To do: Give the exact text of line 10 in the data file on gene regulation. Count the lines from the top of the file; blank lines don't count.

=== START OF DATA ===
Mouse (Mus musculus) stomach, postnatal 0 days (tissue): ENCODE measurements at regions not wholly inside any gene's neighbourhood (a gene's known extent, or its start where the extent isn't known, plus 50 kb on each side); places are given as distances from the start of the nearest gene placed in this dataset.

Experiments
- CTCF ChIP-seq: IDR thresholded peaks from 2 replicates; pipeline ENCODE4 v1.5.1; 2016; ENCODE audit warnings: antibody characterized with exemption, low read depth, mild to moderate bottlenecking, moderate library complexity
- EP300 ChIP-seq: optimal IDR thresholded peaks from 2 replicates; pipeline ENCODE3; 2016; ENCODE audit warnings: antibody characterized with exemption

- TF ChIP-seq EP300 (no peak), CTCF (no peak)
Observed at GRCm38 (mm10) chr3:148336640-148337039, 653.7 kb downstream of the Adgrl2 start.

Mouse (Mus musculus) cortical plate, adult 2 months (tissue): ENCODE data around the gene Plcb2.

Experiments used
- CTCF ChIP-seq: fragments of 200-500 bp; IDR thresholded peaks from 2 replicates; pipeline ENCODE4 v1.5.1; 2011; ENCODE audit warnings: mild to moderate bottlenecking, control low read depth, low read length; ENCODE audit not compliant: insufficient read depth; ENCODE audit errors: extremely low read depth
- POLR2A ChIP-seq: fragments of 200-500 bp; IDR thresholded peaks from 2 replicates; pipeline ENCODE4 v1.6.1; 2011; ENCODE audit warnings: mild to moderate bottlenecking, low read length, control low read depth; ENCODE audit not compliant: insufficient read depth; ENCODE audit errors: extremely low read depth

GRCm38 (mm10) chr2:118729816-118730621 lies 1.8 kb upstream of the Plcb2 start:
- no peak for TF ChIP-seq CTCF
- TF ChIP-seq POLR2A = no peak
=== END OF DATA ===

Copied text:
- POLR2A ChIP-seq: fragments of 200-500 bp; IDR thresholded peaks from 2 replicates; pipeline ENCODE4 v1.6.1; 2011; ENCODE audit warnings: mild to moderate bottlenecking, low read length, control low read depth; ENCODE audit not compliant: insufficient read depth; ENCODE audit errors: extremely low read depth